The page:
The Jungle Book (2016)

JungleDirector: Jon Favreau

Screenwriter: Justin Marks

Cast: Neel Sethi, Ben Kingsley, Idris Elba, Bill Murray, Christopher Walken, Scarlet Johansson, Lupita Nyong’o, and Garry Shandling

I mentioned in my review of 2015’s Cinderella that, “remakes, sequels, and formula retreads have littered Disney’s productions over the past few decades, but as they say, if it’s not broke, don’t fix it.”  That statement remains remarkably true with this year’s The Jungle Book.

Director Jon Favreau hops the fence from Disney’s Marvel studio productions to Disney’s, Disney studio productions; I imagine he’s eyeing one of those Star Wars spinoffs so he can pull off the Disney hat trick.   As usual, Favreau brings his time-tested bag of tricks along with him to make The Jungle Book far better than it might have been in someone else’s hands.  The Jungle Book retells the classic Rudyard Kipling story that also inspired the 1967 Disney animated classic as well as a Disney live-action film in 1994.  After the death of his father at the jaws of the fierce tiger, Shere Khan (Idris Elba), orphaned child Mowgli (Neel Sethi) is taken in by a pack of wolves and raised as one of their own.  As Mowgli ages, his human instincts and ingenuity begin to manifest, causing the fearsome Khan to threaten the pack with his terror if the “man-cub” is not surrendered.  For his own good, Mowgli’s wolf-mother Raksha (Lupita Nyong’o) entrusts panther, Bagheera (Ben Kingsley) to escort Mowgli through the dense jungle and deliver him to the man-village for his own safety.

Yes, this is a faithful retelling of a story that has been told many times over.  So why do it and why is it worth seeing?  As was the case with 2015’s Cinderella, when one decides to tell a familiar story like this, it is important to have a purpose. Fortunately, that is precisely why Favreau’s version is successful. From the very start, we are immersed in the jungle landscape with standard-setting visual effects that leave all Jungle Book predecessors in the dust.  Furthermore, that “Favreau bag of tricks” results in style, fun, and pointed humor that makes the film feel fresh and exciting.  Case in point, opening the film with a neurotic hedgehog frantically claiming any object he finds as “mine,” voiced by Garry Shandling in what is likely his final role (the film is also dedicated to Shandling in the end credits).  Additionally, the landscapes are breathtaking and the narrative is full of life despite its having only one human character!  Like his work on Elf, Favreau brings a fantasy world to life by relating it so well to our familiar world.  Mowgli’s metaphorical journey resonates with audiences of all ages because like all good films based on a classic piece of literature, there are layers of appreciation for the central themes including relationships, integrity, and persistence.  Of course, unlike Zootopia from earlier this year, these themes are more or less just “there” and not executed expertly enough to support the kind of conversation and discussion the story has in book form.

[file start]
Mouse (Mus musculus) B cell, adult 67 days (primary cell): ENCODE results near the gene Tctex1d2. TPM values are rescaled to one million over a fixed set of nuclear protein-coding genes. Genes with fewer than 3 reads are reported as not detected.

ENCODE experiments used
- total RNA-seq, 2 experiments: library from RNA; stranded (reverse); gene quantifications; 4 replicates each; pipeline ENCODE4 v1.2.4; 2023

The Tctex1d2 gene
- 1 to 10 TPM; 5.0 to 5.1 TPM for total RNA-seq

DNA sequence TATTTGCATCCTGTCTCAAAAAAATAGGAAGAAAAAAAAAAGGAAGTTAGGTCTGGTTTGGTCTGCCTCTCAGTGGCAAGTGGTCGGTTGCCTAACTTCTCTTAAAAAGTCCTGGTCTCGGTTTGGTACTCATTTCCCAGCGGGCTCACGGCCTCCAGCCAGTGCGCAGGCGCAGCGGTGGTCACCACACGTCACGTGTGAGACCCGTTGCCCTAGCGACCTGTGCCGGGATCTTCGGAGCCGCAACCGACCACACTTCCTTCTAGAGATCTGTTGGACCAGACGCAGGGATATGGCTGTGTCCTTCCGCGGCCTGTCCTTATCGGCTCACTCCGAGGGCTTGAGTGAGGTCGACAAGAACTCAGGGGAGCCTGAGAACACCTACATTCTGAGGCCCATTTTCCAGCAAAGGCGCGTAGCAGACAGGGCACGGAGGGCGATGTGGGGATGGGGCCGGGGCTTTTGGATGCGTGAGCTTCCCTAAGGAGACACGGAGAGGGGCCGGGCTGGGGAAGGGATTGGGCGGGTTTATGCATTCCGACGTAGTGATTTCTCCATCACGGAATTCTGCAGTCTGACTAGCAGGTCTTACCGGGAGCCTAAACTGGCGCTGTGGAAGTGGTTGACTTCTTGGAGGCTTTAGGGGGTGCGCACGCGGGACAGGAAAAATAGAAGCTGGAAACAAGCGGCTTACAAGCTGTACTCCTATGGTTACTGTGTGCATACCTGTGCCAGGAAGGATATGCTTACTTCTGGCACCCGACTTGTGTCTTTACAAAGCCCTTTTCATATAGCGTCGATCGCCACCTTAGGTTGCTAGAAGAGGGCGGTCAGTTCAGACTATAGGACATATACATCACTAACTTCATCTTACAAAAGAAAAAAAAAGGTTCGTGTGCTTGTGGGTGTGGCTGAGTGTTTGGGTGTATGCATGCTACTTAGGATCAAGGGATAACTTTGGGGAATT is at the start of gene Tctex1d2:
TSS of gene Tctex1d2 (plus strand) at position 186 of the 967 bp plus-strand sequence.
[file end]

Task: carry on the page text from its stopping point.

Then there are the performances.  I’ve purposefully left this discussion of specific characters for last, as I could never have anticipated how much I was going to enjoy them.  First of all, our sole human actor, Neel Sethi is outstanding as Mowgli.  This kid is athletic, heartwarming, and talented.  Not many kids can carry a $175 million budget film all on their own, let alone on their first try!  But let’s get down to it.  Those who know me, know that I have a few cinematic heroes that I don’t shut up about: Woody Allen, Christopher Walken, and Bill Murray.  I recently wrote a little retrospective on Walken called “Talkin’ Walken: A Top 10 List,” and of course my favorite movie of all time continues to be 1993’s Groundhog Day, starring Bill Murray, who I have often written about and whose name is

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“Bill Murray” on the red carpet during the 2016 Academy Awards.

consequently also the name of my dog (see image on right).  Now both actors have done some stinkers and several of those stinkers involve either voice acting and/or animals, so imagine my trepidation when I heard that these two actors would be voicing roles of animals in a Disney live-action Jungle Book.  Still, like Mowgli I persevered keeping an open mind and hoping for the best.  The first of these two actors to appear is Murray as Baloo the bear.  Let me tell you, as a fan but also a critic, Murray is superb in this role.  Anyone who supported that conversation about how Scarlet Johansson (who also voices a role in this film) deserved an Oscar nomination for voicing an operating system in Her, should be right back at it supporting Bill Murray for this performance.  Yes, that sounds stupid, and that’s why that whole conversation was stupid in 2013, but he’s just as good.  Thankfully, Favreau and screenwriter Justin Marks had the wherewithal to have Murray sing “Bare Necessities” and forgo that whole “live-action remakes don’t include the songs” rule.  And speaking of singing, the classically trained singer, dancer, and actor Christopher Walken gets a crack at the film’s other most memorable number as King Louie with “I wan’na Be Like You.”  There is no appropriate maximum number of times you can hear Christopher Walken say “Shooby-Doo” or “Gigantopithecus.”